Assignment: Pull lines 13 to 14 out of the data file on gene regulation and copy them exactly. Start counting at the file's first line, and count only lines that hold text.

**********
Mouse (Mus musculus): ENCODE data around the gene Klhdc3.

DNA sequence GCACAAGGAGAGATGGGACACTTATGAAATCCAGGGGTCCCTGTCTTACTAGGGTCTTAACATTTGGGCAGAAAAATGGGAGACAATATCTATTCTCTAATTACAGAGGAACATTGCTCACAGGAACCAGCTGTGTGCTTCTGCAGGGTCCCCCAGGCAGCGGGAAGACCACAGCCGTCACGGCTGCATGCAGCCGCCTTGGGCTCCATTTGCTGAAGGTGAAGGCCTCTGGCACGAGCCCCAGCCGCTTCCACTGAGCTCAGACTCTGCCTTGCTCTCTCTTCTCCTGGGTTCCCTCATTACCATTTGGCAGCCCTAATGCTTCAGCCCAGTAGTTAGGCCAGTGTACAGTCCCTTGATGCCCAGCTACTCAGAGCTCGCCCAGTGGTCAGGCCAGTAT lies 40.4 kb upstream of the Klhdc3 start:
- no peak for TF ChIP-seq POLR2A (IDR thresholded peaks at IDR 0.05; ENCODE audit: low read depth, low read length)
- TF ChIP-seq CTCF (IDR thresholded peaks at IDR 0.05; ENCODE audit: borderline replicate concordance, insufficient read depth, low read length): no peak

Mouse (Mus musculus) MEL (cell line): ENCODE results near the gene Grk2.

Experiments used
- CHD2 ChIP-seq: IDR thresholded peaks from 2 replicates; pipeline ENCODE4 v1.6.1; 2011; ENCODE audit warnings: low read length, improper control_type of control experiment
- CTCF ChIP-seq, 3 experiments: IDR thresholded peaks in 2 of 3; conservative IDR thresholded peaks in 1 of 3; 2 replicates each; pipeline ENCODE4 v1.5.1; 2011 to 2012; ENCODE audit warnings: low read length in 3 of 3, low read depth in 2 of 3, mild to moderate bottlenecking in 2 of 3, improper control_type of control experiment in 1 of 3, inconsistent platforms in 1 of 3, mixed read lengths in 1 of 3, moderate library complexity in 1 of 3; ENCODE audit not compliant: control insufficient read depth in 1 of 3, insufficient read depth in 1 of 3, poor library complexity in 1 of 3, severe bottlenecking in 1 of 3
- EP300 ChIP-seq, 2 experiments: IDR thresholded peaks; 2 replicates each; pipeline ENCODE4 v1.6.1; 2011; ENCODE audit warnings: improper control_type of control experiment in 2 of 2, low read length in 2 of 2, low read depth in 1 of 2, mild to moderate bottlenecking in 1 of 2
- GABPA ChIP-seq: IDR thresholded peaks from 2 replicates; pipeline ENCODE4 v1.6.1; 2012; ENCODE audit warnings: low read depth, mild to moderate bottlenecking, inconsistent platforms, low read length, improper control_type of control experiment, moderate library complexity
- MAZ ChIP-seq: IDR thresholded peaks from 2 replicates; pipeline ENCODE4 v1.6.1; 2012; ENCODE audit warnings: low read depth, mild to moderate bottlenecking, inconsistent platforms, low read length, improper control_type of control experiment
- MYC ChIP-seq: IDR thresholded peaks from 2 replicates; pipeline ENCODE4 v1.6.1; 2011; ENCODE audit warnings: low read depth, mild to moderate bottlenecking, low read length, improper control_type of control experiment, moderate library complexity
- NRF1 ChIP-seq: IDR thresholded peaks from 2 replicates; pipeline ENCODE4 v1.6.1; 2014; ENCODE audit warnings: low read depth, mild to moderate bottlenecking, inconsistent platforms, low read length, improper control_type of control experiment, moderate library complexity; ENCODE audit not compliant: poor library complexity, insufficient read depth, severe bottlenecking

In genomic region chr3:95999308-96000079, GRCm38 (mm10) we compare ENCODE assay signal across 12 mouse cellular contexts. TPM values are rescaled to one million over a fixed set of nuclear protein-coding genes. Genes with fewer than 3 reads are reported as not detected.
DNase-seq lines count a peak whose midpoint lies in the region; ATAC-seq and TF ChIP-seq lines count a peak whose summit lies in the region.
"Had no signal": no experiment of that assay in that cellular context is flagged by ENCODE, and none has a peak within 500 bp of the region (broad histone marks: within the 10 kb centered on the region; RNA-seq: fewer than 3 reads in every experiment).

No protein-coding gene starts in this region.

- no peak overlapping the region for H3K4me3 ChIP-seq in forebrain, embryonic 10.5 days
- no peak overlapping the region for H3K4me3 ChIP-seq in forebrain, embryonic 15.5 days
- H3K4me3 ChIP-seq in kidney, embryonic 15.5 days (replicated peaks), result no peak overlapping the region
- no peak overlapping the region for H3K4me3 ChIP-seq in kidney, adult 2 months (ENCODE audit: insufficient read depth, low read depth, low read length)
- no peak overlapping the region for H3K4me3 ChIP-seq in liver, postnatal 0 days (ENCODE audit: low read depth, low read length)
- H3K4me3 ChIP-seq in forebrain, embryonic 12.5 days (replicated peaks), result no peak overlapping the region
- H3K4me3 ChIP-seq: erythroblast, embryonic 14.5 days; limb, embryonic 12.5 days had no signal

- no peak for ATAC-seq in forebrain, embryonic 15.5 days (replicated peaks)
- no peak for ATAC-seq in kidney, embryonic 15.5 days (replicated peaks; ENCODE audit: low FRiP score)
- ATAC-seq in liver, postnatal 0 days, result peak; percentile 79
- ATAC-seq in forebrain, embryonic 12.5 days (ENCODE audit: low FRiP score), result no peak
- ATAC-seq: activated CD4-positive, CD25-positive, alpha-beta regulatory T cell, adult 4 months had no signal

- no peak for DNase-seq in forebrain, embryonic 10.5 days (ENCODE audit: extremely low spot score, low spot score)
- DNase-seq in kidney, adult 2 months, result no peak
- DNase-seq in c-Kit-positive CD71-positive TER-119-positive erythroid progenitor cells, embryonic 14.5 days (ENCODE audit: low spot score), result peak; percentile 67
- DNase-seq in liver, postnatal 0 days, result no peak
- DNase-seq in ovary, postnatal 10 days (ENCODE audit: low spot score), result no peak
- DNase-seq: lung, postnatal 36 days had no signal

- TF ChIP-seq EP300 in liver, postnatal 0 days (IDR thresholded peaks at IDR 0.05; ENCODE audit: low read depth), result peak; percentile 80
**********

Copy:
- NRF1 ChIP-seq: IDR thresholded peaks from 2 replicates; pipeline ENCODE4 v1.6.1; 2014; ENCODE audit warnings: low read depth, mild to moderate bottlenecking, inconsistent platforms, low read length, improper control_type of control experiment, moderate library complexity; ENCODE audit not compliant: poor library complexity, insufficient read depth, severe bottlenecking

In genomic region chr3:95999308-96000079, GRCm38 (mm10) we compare ENCODE assay signal across 12 mouse cellular contexts. TPM values are rescaled to one million over a fixed set of nuclear protein-coding genes. Genes with fewer than 3 reads are reported as not detected.